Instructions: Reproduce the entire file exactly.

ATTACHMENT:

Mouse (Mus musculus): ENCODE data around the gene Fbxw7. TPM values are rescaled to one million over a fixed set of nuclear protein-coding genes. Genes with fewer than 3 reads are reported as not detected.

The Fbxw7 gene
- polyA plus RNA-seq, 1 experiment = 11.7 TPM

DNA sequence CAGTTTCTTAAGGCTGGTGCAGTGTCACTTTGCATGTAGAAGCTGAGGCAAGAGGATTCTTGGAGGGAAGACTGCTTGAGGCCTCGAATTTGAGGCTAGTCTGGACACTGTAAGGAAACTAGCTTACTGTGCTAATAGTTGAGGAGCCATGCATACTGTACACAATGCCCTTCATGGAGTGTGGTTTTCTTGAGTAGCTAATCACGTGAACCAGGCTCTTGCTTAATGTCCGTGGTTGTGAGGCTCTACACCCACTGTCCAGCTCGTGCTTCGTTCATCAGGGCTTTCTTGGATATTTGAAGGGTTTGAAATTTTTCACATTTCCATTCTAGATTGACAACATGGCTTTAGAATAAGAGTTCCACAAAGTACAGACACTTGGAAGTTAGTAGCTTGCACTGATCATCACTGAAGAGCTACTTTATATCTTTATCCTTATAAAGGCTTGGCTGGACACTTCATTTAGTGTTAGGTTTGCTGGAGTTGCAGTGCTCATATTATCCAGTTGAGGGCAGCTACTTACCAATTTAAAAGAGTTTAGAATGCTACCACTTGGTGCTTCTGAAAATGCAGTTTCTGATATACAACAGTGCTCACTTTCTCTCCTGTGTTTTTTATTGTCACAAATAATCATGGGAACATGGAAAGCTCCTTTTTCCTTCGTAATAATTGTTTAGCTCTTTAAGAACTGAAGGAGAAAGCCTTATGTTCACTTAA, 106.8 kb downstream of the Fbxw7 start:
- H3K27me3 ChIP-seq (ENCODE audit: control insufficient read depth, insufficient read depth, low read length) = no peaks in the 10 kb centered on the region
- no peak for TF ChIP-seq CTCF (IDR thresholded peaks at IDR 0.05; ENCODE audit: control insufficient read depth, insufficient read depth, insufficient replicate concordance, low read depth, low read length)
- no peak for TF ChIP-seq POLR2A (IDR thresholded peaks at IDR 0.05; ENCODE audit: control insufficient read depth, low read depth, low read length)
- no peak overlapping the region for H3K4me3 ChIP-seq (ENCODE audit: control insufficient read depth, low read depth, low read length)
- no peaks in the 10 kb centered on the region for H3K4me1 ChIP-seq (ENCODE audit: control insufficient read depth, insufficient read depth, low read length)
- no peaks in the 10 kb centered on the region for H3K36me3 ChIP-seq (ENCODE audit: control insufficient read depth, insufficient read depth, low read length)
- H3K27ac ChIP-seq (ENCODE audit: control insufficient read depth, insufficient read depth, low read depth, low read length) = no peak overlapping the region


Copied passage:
Mouse (Mus musculus): ENCODE data around the gene Fbxw7. TPM values are rescaled to one million over a fixed set of nuclear protein-coding genes. Genes with fewer than 3 reads are reported as not detected.

The Fbxw7 gene
- polyA plus RNA-seq, 1 experiment = 11.7 TPM

DNA sequence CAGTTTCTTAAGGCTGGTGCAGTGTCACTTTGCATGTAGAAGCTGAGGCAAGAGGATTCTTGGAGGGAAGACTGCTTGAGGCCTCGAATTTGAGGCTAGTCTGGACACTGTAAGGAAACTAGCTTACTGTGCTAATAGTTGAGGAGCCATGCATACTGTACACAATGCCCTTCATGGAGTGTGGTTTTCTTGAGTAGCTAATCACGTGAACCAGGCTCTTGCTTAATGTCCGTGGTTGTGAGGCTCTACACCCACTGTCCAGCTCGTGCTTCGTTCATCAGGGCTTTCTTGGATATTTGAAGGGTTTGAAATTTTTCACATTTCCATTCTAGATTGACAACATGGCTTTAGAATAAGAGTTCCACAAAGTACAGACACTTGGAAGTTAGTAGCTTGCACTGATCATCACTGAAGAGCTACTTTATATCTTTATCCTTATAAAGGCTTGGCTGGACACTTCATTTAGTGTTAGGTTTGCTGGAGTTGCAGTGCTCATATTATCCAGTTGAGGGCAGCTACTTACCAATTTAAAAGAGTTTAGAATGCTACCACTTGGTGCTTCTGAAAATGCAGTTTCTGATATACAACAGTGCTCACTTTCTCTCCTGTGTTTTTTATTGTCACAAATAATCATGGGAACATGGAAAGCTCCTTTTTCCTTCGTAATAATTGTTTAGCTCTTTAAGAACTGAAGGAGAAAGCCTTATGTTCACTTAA, 106.8 kb downstream of the Fbxw7 start:
- H3K27me3 ChIP-seq (ENCODE audit: control insufficient read depth, insufficient read depth, low read length) = no peaks in the 10 kb centered on the region
- no peak for TF ChIP-seq CTCF (IDR thresholded peaks at IDR 0.05; ENCODE audit: control insufficient read depth, insufficient read depth, insufficient replicate concordance, low read depth, low read length)
- no peak for TF ChIP-seq POLR2A (IDR thresholded peaks at IDR 0.05; ENCODE audit: control insufficient read depth, low read depth, low read length)
- no peak overlapping the region for H3K4me3 ChIP-seq (ENCODE audit: control insufficient read depth, low read depth, low read length)
- no peaks in the 10 kb centered on the region for H3K4me1 ChIP-seq (ENCODE audit: control insufficient read depth, insufficient read depth, low read length)
- no peaks in the 10 kb centered on the region for H3K36me3 ChIP-seq (ENCODE audit: control insufficient read depth, insufficient read depth, low read length)
- H3K27ac ChIP-seq (ENCODE audit: control insufficient read depth, insufficient read depth, low read depth, low read length) = no peak overlapping the region